When savvy people think about Google, they think about algorithms, and algorithms are an important part of Google. But algorithms aren't magic ... quite often ... [they] are based on human contributions in some way.Findory is similar in that its recommendations are based on what humans find and discover. The knowledge of what is good and what is not comes from readers; it is people sharing what they found with each other.
The simplest example is that hyperlinks on the web are created by people ... Google News ranks based on which stories human editors around the web choose to highlight. Most of the successful web companies benefit from human input, from eBay's trust ratings to Amazon's product reviews and usage data. Or take Netflix's star ratings ... [they] are done by people, and they converge to pretty trustworthy values after only a few votes.
Findory's personalization is like what happens on social networking sites, but all the sharing happens anonymously and implicitly. Findory's algorithms quietly do all the work behind the scenes so that everyone in the Findory community can recommend articles to each other.
Matt also has a quick warning about some of the issue with abuse and spam:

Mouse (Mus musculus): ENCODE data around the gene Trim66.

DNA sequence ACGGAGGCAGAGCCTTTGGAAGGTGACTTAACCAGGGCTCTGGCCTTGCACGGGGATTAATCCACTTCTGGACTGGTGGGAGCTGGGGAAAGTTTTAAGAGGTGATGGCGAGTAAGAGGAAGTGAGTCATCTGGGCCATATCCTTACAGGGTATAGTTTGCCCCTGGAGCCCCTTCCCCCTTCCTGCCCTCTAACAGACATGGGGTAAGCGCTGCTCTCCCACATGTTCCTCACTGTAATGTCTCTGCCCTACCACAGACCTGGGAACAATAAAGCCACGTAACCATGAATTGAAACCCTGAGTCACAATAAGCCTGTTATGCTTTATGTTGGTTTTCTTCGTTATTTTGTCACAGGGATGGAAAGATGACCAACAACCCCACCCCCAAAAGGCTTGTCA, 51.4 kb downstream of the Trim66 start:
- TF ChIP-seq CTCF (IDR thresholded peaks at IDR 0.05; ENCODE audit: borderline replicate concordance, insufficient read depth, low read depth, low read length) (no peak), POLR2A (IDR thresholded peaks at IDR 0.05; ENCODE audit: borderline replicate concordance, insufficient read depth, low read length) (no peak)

The flip side is that someone has to pay attention to potential abuse by bad actors. Maybe it's cynical of me, but any time people are involved, I tend to think about how someone could abuse the system. We've seen the whole tagging idea in Web 1.0 when they were called meta tags, and some people abused them so badly with deceptive words that to this day, most search engine give little or no scoring weight to keywords in meta tags.See also my previous post, "Community, content, and the lessons of the Web", where I said, "We cannot expect the crowds to selflessly combine their skills and knowledge to deliver wisdom, not once the sites attract the mainstream. Profit motive combined with indifference will swamp the good under a pool of muck ... At scale, it is no longer about aggregating knowledge, it is about filtering crap."
See also my previous post, "Getting the crap out of user-generated content".